A few brief facts concerning the family of Mr. King will not be amiss. He was born in Jennings county, Indiana, on the 17th of September 1842, a son of George W. and Nancy (Boyd) King. The parents were natives of Ohio and, in 1857 removed, with their family, to Anderson county, Kansas. Here, they lived out their days, as farmers, loyal to the free institutions of their adopted state, which the father served during the war, in the home guards, and in several different offices of trust. He died at the age of sixty-eight, the mother surviving him an dying at seventy-four years. They reared a family of twelve children, the four now living being: Joseph F., Elizabeth, William and Robert C. Those deceased are: James, David, Benjamin M., Emma, John, George, Lena and Cynthia.
Upon his return from the war, Mr. King was joined in marriage with Catherine F. Lewellin, the date being June 24, 1865. Mrs. King was a native of Jennings county, Indiana, born the 20th of November, 1844, the daughter of James and Sidney J. (Scroggins) Lewellin, who were from South Carolina, and early pioneers to Green county, Indiana.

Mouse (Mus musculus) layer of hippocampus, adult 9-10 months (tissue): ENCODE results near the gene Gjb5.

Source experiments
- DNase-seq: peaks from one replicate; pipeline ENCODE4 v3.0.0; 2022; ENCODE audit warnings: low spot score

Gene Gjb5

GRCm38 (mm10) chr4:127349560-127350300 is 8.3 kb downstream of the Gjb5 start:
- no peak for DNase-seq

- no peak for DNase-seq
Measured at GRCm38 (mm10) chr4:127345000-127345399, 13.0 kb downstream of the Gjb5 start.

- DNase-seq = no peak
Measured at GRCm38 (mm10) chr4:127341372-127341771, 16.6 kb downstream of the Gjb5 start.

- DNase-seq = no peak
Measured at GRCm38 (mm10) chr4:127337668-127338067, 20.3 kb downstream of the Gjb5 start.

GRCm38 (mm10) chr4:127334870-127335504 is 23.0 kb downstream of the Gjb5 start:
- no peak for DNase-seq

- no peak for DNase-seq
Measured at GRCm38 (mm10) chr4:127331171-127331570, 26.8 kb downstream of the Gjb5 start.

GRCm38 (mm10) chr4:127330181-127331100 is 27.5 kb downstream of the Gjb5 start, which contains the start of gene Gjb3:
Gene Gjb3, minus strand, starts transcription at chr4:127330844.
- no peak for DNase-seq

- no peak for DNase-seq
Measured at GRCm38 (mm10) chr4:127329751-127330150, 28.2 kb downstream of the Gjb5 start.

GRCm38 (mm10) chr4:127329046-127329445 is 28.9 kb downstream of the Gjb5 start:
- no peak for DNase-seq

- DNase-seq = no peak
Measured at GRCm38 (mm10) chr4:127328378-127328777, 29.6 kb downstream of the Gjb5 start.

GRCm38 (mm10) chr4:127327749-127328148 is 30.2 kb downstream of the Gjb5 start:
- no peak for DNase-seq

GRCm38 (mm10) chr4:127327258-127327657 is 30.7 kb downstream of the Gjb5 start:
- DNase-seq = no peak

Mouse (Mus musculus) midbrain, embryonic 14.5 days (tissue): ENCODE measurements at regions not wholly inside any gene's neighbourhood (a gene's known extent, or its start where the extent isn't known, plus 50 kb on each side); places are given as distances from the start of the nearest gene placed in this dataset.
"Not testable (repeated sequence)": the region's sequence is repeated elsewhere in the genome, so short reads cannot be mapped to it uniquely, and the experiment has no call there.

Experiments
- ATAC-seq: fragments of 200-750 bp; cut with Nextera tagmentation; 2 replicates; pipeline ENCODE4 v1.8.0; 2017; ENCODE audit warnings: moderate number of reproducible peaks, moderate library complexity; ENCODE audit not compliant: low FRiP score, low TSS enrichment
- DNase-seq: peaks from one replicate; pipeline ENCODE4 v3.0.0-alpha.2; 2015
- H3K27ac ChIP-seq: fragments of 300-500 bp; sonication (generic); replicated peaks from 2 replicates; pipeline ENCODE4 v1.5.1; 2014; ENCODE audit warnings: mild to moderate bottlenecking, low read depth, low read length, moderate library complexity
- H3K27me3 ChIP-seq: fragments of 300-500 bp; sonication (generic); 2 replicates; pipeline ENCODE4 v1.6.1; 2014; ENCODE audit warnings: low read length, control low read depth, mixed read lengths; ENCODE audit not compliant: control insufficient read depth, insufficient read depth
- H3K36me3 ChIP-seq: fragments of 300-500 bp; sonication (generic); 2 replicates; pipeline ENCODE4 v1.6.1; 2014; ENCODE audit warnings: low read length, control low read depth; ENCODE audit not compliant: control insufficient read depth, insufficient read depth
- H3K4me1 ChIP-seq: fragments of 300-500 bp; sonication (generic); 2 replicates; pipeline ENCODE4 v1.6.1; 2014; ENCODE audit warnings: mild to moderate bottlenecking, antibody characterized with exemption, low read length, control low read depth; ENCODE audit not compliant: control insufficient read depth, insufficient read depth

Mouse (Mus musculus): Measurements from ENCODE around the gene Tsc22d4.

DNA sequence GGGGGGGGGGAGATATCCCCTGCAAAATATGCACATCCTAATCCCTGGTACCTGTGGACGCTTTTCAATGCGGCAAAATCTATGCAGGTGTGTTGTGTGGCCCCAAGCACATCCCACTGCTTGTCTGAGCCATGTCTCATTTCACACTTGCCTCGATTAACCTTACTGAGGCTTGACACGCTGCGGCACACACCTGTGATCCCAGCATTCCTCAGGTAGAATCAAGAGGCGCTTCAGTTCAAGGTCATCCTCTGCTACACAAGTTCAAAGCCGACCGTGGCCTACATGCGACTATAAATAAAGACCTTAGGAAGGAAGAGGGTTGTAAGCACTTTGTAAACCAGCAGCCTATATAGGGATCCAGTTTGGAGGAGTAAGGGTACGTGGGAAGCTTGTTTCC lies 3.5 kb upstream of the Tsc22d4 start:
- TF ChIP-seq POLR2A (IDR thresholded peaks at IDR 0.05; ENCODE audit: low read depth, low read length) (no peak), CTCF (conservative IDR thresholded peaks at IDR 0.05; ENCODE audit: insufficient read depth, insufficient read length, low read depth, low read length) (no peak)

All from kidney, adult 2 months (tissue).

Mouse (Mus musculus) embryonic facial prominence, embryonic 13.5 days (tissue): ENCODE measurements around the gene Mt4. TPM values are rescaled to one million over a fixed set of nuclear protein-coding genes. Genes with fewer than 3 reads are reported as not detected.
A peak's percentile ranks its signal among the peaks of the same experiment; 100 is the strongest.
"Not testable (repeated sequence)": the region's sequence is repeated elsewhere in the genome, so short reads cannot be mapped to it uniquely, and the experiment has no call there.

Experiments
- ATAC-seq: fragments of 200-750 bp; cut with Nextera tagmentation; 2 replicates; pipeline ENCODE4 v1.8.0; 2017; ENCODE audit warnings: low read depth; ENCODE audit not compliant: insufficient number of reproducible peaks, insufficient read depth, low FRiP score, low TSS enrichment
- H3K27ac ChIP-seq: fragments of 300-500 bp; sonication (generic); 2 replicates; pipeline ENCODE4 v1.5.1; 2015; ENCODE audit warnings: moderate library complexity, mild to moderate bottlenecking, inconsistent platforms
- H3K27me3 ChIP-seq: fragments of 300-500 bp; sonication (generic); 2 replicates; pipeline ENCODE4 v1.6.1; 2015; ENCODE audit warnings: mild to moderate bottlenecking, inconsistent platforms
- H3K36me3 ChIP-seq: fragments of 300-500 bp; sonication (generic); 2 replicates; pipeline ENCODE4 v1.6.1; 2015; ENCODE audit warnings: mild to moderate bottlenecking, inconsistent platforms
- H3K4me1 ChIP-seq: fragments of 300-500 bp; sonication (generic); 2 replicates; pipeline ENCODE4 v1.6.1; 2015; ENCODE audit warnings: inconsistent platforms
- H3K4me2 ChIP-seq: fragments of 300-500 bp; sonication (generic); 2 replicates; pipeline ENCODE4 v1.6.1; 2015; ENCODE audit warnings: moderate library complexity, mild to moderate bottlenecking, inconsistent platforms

The year of his marriage, Mr. King returned to Anderson county, Kansas, where he engaged in farming until 1883, when he bought his present farm of eighty acres in Caney township. It lies two miles south of the village of Havana, and shows the care of a practiced hand, in the many substantial improvements to be found thereon. Mr. King is a man of parts, in his township, having served as treasurer and clerk of the school board a number of times, and in various other positions of trust. In political belief he is a staunch Republican, and delights to promote the interest of that party. To him and his wife have been born a family of ten children, but four of whom are living: Nancy, wife of Fred Wolsch; Minnie, wife of David M. Spring; Joseph D. and Amos. Those deceased are: James, Mary, George, Etta J., and John A.